As a photographer I approach every wedding as a story to be told – a documentary, spontaneous and capturing natural wedding moments . But, I do get asked many times how do I ensure important moments are still captured if I don’t work to a list. So, without further ado here’s my personal guide to the key moments of a day that inevitably happen and how I capture them naturally without the need for that list!
That first ‘look’ as a father (or mother) sees his daughter for the first time when she is in her bridal gown and ‘ready’ can be incredibly moving and move even the most dispassionate of souls. But, what I would say is that it isn’t always about capturing tears – there may not be any! This moment may be more about capturing the smile of your father beaming with pride and unconditional love. It could be about catching that moment as you reassure him or as he gives you a reassuring helping hand. The most moving moment is often that last moment before you take those steps down the aisle. It’s like it’s only you two. It’s a shot that’s different for every bride but one I need no reminder to make sure I am ready and anticipating that moment.
This is one shot that features on many lists in bridal magazines, that eventually finds itself on a bride’s list sometimes expressed as ‘capture my husband-to-be shedding a tear as he sees me’. My heart does sink a little if I see this. Don’t get me wrong it’s a lovely moment to capture but it is influenced by so many things:
What I would advise is don’t fixate or stress too much about this – there are solutions!
Assuming I’m at the front, what I will capture is the emotion between you both, whatever that is – a smile, tears, or just a nervous look!
If I’m at the back the focus will be on capturing the relief and joy as you exit and the emotions of the groom should he turn toward you as you approach and of course the interaction between you as you turn to each other to take your vows.
Let’s assume there is a kiss! This always comes at a defined point in the ceremony so knowing the timing of it isn’t difficult. My approach is to get this shot from a distance rather than really close in as it’s just as important to capture the little hand gestures and expressions between a couple as this happens. It’s a moment of joy and tenderness mixed with a whole amount of smiling and laughing.
A mix of formal portraits of bride and groom and witnesses, along with more spontaneous moments works well here. I think the natural spontaneous shots capture the emotion of the day in little gestures and smiles. I love the shot of Nick and his mum as they watch his new wife Becky sign the register and love the tableau of the witnesses chatting as they await their turn to sign the register at Kathryn and Jonathan’s wedding. It’s also a moment that the priest or celebrant is quite relaxed. I will often position myself to the side or rear of proceedings and move closer in and to the front for the more stylised shots.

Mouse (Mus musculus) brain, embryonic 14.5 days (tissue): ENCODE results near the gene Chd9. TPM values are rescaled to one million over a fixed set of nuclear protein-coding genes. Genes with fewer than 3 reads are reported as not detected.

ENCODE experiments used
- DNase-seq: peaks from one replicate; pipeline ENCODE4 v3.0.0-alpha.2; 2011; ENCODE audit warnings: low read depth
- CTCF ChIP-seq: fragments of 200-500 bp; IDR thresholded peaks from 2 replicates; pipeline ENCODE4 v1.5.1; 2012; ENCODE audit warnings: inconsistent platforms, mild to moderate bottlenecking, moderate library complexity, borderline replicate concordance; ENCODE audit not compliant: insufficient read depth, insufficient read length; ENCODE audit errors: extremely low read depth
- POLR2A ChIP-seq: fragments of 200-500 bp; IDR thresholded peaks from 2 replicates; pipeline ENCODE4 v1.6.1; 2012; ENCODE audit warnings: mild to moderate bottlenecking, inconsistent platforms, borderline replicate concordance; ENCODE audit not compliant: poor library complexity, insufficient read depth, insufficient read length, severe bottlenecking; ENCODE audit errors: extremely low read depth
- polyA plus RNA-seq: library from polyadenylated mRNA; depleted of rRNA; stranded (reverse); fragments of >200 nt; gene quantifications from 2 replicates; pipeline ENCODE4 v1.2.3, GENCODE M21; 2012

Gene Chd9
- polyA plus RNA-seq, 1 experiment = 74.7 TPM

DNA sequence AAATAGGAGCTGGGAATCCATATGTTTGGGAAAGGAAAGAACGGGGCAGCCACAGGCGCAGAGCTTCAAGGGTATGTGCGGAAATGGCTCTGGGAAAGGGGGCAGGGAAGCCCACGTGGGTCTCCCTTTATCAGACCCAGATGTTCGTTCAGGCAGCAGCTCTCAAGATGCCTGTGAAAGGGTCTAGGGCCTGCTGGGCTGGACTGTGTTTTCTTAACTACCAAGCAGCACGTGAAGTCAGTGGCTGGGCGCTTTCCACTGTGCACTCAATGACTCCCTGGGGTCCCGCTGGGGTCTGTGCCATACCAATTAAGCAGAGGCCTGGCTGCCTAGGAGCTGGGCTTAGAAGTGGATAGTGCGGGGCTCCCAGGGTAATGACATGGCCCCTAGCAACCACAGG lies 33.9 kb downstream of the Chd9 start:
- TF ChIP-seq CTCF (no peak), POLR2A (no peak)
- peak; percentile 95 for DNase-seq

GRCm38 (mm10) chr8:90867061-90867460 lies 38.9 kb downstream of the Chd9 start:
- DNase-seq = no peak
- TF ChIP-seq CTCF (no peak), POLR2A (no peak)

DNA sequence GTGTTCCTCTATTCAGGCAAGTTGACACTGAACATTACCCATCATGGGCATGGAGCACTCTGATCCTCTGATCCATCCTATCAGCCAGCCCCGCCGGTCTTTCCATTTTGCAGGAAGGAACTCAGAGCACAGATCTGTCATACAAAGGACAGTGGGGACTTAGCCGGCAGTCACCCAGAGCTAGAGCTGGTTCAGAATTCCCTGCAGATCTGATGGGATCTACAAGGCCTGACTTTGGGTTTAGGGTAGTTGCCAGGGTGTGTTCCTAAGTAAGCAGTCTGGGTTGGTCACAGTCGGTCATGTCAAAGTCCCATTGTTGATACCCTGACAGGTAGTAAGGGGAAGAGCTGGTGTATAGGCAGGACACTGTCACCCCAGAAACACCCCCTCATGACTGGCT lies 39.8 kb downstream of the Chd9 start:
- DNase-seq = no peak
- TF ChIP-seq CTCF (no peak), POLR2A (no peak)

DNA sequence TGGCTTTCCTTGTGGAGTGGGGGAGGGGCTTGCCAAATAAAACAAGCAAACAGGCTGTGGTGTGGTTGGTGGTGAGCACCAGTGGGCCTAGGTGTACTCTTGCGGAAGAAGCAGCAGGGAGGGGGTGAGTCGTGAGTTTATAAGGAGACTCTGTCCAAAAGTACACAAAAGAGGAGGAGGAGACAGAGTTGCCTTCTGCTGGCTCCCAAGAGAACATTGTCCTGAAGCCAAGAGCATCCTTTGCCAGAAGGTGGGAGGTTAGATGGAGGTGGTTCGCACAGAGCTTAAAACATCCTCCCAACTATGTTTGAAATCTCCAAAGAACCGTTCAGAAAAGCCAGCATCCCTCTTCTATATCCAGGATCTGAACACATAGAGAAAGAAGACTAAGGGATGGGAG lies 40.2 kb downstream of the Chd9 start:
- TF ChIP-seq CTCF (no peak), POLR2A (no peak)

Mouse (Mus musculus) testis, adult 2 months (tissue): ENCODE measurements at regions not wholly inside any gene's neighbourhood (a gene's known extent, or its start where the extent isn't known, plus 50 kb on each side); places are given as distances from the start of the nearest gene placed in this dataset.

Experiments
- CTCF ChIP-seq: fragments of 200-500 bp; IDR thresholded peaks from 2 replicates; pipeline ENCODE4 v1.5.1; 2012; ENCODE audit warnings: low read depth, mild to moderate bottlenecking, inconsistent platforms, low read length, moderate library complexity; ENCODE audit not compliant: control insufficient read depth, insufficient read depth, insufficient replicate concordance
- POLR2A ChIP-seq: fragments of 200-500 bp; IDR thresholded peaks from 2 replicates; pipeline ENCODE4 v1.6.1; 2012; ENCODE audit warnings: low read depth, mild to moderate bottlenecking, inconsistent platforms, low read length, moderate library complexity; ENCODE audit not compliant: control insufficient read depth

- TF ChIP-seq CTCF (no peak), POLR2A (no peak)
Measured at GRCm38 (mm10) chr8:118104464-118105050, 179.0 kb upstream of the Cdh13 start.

It’s time for tears, nerves and the emotions of expressing in words the journey that had led you to this day. I’ll usually position myself in front of the table and for some shots alongside. This gives me a view of the reactions of bride, loved ones and the guests. I don’t normally use flash so it isn’t intrusive but my warning flags are poorly seated guests and large high flower arrangements which can sometimes interfere with getting a great shot so I usually make sure I can move to another position if necessary.
Now, here’s a tricky one. Dance shots are something that I love to capture and can look amazing. But, with dances ranging from highly stylised affairs worthy of ‘Strictly’ through to awkward shuffles that wouldn’t look out of place at a teenage dance, it’s really important that you think about how you want to remember this point of the day and remember to tell me your intentions – so that I can get in position. It’s great to be able to get different angles or to capture movement of the dress. I love the movement of Kate’s dress as Andy swirls her round the dance floor at The Sculpture Gallery, Woburn.
I confess to it not being my favourite type of shot, but it can be great fun. Rather than the usual hands holding knife on cake in a darkened corner I look for different angles, to capture the excitement and anticipation of you and your guests as you prepare to cut. Looking out at guests can be amazing and my favourite cake shots are from an Italian wedding where the cake is assembled in front of guests and Mel and Rock who just laughed the whole way through their cake cutting at Christ’s College Cambridge.
This is one part of the day that needs time – surprisingly brides and grooms often find themselves with little time together at the reception. I love to capture you together as naturally as possible but I do need you to extricate yourselves from your guests for just 15 minutes or so to get those shots. Just having a moment to chat to each other, to reflect on and absorb the day and enjoy each other’s company is priceless and the shots captured as you do that are timeless and beautifully romantic.
Thank you to all the couples who made these great shots possible.
I hope you have some wonderful heartfelt moments on your day and I’d love to capture them for you and tell the story of your day. Contact me to discuss your plans and see how your story can be told beautifully, naturally and sensitively.
Hi, I'm Kevin, a professional, award-winning wedding photographer based in Cambridge, now with a second base in Cornwall! I love working across the UK, Europe (especially Italy) and beyond. I have a passion for travel, and I enjoy the outdoors. When I'm not working, you’ll find me running across the countryside or walking on the beach with my chocolate Labrador, recharging for the next fantastic adventure!
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